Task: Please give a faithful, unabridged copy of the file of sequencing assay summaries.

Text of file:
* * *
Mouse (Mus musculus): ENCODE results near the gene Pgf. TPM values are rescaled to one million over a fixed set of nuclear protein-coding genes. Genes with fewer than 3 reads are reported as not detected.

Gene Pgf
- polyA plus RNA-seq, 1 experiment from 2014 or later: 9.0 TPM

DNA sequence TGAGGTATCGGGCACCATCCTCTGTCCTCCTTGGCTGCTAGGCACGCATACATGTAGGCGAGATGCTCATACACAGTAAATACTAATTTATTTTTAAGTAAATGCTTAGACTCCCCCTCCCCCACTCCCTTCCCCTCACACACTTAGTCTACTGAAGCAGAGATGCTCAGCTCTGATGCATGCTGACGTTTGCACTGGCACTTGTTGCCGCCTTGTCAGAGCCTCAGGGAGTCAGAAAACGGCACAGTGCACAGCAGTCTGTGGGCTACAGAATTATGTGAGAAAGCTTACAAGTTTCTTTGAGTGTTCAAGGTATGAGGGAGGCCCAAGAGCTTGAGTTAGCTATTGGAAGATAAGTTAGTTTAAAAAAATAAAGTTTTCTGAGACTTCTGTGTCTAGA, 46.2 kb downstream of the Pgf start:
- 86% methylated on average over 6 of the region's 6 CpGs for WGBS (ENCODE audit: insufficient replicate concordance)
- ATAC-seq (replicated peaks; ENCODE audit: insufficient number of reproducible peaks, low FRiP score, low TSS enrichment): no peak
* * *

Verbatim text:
Mouse (Mus musculus): ENCODE results near the gene Pgf. TPM values are rescaled to one million over a fixed set of nuclear protein-coding genes. Genes with fewer than 3 reads are reported as not detected.

Gene Pgf
- polyA plus RNA-seq, 1 experiment from 2014 or later: 9.0 TPM

DNA sequence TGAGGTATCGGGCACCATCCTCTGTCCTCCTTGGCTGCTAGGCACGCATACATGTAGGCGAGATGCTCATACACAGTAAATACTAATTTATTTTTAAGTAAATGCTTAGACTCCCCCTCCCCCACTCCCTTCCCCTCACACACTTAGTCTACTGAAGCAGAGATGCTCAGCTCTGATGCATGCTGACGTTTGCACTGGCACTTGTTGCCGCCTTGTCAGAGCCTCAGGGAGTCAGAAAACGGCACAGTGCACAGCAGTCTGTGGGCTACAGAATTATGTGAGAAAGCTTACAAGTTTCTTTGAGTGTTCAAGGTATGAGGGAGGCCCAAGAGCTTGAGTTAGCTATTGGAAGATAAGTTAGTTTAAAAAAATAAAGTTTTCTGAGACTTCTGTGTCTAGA, 46.2 kb downstream of the Pgf start:
- 86% methylated on average over 6 of the region's 6 CpGs for WGBS (ENCODE audit: insufficient replicate concordance)
- ATAC-seq (replicated peaks; ENCODE audit: insufficient number of reproducible peaks, low FRiP score, low TSS enrichment): no peak